Federici argues for demanding wages for housework, not as a narrowly economic demand for remuneration, but as a means of recognising housework as labour. In a world where men still dominate both the corporate world and left political organisations, it remains a crucial demand. But while we argue for this recognition, like all labour, we argue for its abolition. The material means already exist to make this a reality. Washing machines, dishwashers, microwaves, self cleaning ovens all exist in the here and now. The unequal system we live under, however, means that these products are luxuries that the majority of the world's population can not afford.

Even more out of reach of the average household, are devices like robotic vacuum cleaners and floor cleaning machines. A company called iRobot, produces compact robots that vacuum, sweep, mop and clean gutters. The cost of these items however, means that the closest most of us will get to see one in action is the web-famous video of a cat dressed in a shark costume riding one around a kitchen.v Further developments in humanoid robots, like Honda's Asimo, could lead to the possibility of robots to dust, do dishes, iron and hang up clothes. Of course, with the abolition of housework, along with wage labour, there would be more time to share out more equally, currently gendered work like childcare, that we probably wouldn't want to leave to robots.

From the plough to the stars
While it is true, that it is possible to automate most industrial production and housework, it is also true that we can't eat cars, or spotless houses. Agriculture, however, is nowhere near as labour intensive as it used to be. Large fields can be ploughed and grain can be harvested by a single individual driving a piece of agricultural machinery. Even at that, this work could be automated too. As of now, General Motors, Ford, Mercedes-Benz, Volkswagen, Audi, Nissan, Toyota, BMW, Volvo, and Cadillac are all testing driverless cars; i.e. cars that are driven by computerised navigation systems. If these machines can navigate complicated road systems, they should have no problem ploughing and harvesting.

Another solution to the world's food problems could be to build upwards. Urban vertical farms, green- house skyscrapers, have their detractors, but there have been significant advances in the field in recent years. In Singapore, Jack Ng's “Skygreens” development is the world's first commercial vertical farm system. “Trays of Chinese vegetables are stacked inside an aluminum A-frame, and a belt rotates them so that the plants receive equal light, good air flow and irrigation. The water powering the frames is recycled and filtered before returning to the plants. All organic waste on the farm is composted and reused. Water wheels are gravity aided, which take little electricity. According to Ng the energy needed to power one A-frame is the equivalent of illuminating just one 60-watt light bulb.”vi

There are still concerns about energy costs for larger facilities, however solutions such as pyramidal structures, using mirrors to reflect sunlight and rotation systems have all been put forward as solutions. In the society we long for, one without borders, nations and wars, a fraction of the research that goes into military technology, including drone aircraft that bomb civilians, could quickly solve any outstanding problems. We could live in a society where automated vertical farms, grow grain that is harvested by robots, packed by robots, transported by driverless truck to factories where robots make bread.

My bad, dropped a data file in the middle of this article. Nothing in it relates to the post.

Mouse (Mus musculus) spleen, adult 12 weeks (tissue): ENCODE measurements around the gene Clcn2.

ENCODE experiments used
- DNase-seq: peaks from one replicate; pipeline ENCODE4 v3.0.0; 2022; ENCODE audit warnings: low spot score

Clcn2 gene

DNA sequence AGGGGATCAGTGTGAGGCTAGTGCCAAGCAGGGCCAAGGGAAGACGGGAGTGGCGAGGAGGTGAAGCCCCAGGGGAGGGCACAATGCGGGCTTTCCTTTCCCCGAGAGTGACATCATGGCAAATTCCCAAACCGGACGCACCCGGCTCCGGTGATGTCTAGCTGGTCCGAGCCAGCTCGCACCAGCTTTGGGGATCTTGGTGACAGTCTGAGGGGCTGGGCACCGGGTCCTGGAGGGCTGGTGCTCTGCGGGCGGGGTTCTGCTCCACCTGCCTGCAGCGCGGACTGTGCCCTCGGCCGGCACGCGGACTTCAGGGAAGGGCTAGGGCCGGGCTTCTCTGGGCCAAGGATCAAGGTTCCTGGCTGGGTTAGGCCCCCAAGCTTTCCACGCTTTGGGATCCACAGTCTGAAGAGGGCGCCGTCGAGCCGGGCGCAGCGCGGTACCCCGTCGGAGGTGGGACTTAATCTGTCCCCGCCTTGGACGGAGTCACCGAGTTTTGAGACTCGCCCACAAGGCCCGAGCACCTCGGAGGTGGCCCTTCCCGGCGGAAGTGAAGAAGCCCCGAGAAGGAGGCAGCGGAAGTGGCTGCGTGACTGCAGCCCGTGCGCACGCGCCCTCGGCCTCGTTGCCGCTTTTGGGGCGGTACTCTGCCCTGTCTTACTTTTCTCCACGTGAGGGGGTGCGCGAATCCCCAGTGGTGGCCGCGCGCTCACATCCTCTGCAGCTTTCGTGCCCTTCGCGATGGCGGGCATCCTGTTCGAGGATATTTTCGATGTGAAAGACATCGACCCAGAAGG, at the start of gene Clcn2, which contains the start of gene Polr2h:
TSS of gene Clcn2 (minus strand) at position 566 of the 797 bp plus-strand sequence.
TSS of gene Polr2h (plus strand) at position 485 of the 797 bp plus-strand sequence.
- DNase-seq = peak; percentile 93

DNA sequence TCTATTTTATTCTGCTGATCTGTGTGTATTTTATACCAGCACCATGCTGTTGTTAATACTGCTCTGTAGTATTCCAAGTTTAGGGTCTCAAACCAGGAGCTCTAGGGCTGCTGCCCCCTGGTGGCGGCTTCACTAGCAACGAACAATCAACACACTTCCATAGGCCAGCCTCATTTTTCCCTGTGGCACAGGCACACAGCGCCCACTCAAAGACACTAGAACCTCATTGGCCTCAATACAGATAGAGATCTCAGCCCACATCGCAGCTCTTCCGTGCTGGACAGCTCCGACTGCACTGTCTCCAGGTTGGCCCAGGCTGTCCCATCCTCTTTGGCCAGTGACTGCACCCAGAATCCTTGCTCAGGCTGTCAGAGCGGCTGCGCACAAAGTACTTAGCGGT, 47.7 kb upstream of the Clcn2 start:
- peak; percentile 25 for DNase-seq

The players of games
It may seem now that a life without work is something unnatural, yet do the rich work in any way that we would recognise as labour? Do millions dream of winning lotteries, so they may be freed of the necessity to toil for the right to exist? The work ethic, has only been ingrained in our psyche for a few hundred years, and only so that those of wealth and power can live in luxury without labouring. As Paul Lafargue wrote in The right to be lazy, “The Greeks in their era of greatness had only contempt for work: their slaves alone were permitted to labor: the free man knew only exercises for the body and mind. And so it was in this era that men like Aristotle, Phidias, Aristophanes moved and breathed among the people; it was the time when a handful of heroes at Marathon crushed the hordes of Asia, soon to be subdued by Alexander. The philosophers of antiquity taught contempt for work, that degradation of the free man, the poets sang of idleness, that gift from the Gods.”vii Even the god of the old testament worked for six days, then rested for eternity.

In the era of robots, vertical farms and libertarian communism, a life of leisure will not just be the preserve of a small elite, luxury will be the birthright of all. Under capitalism, automation drives up unemployment or drives people into “bullshit jobs”, in an anarchist, post-capitalist society, the slogan, “from each according to their ability, to each according to their needs”, would be a reality. How we organise to overthrow the capitalist system and how we replace the functions of the state, is another day's discussion. Here, the line is drawn at the fact that the material conditions to realise the abolition of labour and a society of abundance, exist in the here and now; If we want such a society, it is up to us to “make it so”.

Words: Mark Hoskins

References:
i Graeber, David, On the phenomenon of bullshit jobs http://www.strikemag.org/bullshit-jobs/
ii http://inhabitat.com/the-worlds-first-tower-built- by-flying-robots-rises-in-france/
iii http://technabob.com/blog/2012/02/20/autono- mous-truss-robots/
iv Federici, Silvia, Wages against housework, Rev- olution at point zero, (PM Press)
v http://www.youtube.com/watch?v=tLt5rBfNucc
vi Singapore’s vertical farms http://www.amus- ingplanet.com/2013/08/singapores-vertical-farms. html
vii Lafargue, Paul, The right to be lazy, http:// www.marxists.org/archive/lafargue/1883/lazy/ ch01.htm



This article is from Irish Anarchist Review no 8 Autumn 2013